Although yesterday and today are warmer, it’s been pretty cold around here lately. On Tuesday, the high was 21 degrees Fahrenheit (-6 C). Compared to other places I’ve lived (like the Midwest and New England), this is balmy, but I’ve been here for enough years that I’ve lost some perspective. (I used to wait for the school bus in -30 degrees F / -34 degrees C, so I do have some experience with moderate cold.)
Then again, I had a fine pair of boots when I lived in places that got colder than it does here, or at least I did after I was living in Iowa. I wore them until they fell apart and still miss them. For one trip to New England before I moved there, my sister loaned me her fake-fur
coat, which my mother had made (my mother did tailoring). It was
three-quarter length, had a wonderful lining and interlining, and was
exquisitely warm, even though it was made of synthetic fiber. Once I lived in the Northeast, I also had a down jacket and other useful items that it doesn’t make sense to invest in here and my old ones have also worn out.
For walking the dogs this week, we have been depending on layered wool sweaters and as many jackety things as we can put on simultaneously. On our feet we’ve added the Yak Trax we got in December. We bought a pair for my mother, and figured we might use them ourselves. Good guess. They’re terrific: they fit over other shoes and increase traction dramatically. They don’t completely eliminate slippage, but they control almost all of it. They leave little textured diamond-mesh footprints in the snow.
On Tuesday morning, it was obvious that not many other people or critters had been walking before us. Just one line of fresh tracks marked the inch or so of new snow on the sidewalk of the block we live on, and we saw another set crossing a street about an eighth of a mile west of our house. Based on size, type, and neighborhood history, we’d bet it was a fox. Colorado has four types of foxes (red, gray, swift, kit), two of which might be here (red, gray), but this was most likely a red fox.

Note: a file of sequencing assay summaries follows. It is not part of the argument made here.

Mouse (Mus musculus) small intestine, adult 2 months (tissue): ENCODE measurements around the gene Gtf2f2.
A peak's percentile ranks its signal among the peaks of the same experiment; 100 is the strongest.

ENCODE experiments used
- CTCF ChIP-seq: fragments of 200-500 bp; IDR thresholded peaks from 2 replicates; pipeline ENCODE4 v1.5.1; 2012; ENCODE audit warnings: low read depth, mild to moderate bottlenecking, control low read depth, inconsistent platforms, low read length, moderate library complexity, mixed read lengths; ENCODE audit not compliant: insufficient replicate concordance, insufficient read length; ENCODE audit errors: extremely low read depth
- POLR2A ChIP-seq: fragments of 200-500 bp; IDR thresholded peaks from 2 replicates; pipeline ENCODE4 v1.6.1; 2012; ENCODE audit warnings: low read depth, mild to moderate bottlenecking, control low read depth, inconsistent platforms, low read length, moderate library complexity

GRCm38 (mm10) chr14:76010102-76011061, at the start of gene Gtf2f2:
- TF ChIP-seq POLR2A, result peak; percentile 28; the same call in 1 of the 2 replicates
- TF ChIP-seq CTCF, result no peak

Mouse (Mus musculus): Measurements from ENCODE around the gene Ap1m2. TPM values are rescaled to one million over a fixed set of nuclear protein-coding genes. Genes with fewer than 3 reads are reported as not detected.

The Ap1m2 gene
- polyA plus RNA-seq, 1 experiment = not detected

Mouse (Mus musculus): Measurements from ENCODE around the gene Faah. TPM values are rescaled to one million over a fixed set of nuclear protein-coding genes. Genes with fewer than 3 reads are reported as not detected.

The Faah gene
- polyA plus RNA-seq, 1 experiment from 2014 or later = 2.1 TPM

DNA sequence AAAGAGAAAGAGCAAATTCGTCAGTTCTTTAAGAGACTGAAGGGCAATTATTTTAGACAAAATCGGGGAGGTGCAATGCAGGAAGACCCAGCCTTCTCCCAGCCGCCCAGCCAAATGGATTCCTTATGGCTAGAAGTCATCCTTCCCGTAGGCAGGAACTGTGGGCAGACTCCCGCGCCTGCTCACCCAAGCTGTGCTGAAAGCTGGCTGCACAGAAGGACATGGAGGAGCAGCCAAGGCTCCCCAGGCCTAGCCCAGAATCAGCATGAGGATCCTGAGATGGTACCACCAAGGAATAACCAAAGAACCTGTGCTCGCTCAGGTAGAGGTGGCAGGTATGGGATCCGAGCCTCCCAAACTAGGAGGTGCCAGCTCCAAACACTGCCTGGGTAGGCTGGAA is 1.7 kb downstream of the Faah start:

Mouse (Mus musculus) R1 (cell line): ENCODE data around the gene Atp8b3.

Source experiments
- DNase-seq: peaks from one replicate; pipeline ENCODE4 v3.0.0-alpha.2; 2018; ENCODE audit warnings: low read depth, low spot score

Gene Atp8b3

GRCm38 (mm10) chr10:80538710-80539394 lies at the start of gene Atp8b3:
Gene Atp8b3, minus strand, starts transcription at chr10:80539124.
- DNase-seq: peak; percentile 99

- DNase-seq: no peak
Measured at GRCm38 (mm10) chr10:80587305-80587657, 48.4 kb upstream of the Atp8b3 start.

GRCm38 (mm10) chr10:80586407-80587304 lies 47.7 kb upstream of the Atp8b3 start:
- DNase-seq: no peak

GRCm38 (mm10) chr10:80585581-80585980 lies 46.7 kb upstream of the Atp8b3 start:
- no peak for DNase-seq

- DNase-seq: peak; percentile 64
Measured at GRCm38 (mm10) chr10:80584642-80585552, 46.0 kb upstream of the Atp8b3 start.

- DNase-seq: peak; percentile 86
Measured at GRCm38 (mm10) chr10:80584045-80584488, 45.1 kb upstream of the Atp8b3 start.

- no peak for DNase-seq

Fox tracks are nifty. They run in a straight line, with the back paws hitting the same spots as the front paws previously did. Apparently only foxes and cats make this kind of lined-up track. The claw marks weren’t apparent on the tracks we saw, but the texture of the snow made for clear pad prints and fuzzy periphery.
I was wearing a serviceable pair of socks that I leave at the bottom of the drawer. I like the wool ones so much better. I made these socks of acrylic.
Not all that long ago, I wanted some easy, portable knitting, a role usually filled by work on a pair of socks. I didn’t have the time or money to buy sock yarn—I’d probably been paying printing or freight bills, or getting an old car fixed, or buying groceries, or any of the reasons one might not have money for fresh sock yarn—and I looked around for what I had on hand that might do the job. I came up with scraps of worsted-weight acrylic yarn. Although acrylic doesn’t have many of wool’s beneficial qualities, it does trap enough air to provide more warmth than some other fibers.
So I made a couple of quick pairs of socks.
Here they are, after having been worn for at least a year but not more than two years:
Both pairs pill pretty significantly. The upper pair looks better than the lower one, but that’s partly because the pilling of some of the colors doesn’t produce the sort of "frosted" look that you see on the multicolored part of the upper pair’s ribbing and all over the lower pair.
Here’s a close-up of the ribbing of the lower pair. It’s not actually out of focus (or if so, it’s not much out of focus). That’s a small lace-pattern ribbing, which was more fun to knit than plain ribbing. Under the circumstances it does nothing to make the socks themselves more interesting.
I don’t regret having made these socks, which gave me carry-around knitting when I needed it and do fill the gaps between laundry days, and they are indeed instructive.
However, I’d think about ninety-seven times before making acrylic scraps into socks again. There may be better-quality acrylic yarns that would perform more satisfactorily (this was a decent brand), but faced with acrylics and a need to knit I’d choose another project where synthetics are specifically requested—like the baby caps I made for Caps to the Capital.
How much do I like wool? A whole lot!
Sometimes it’s good to be reminded.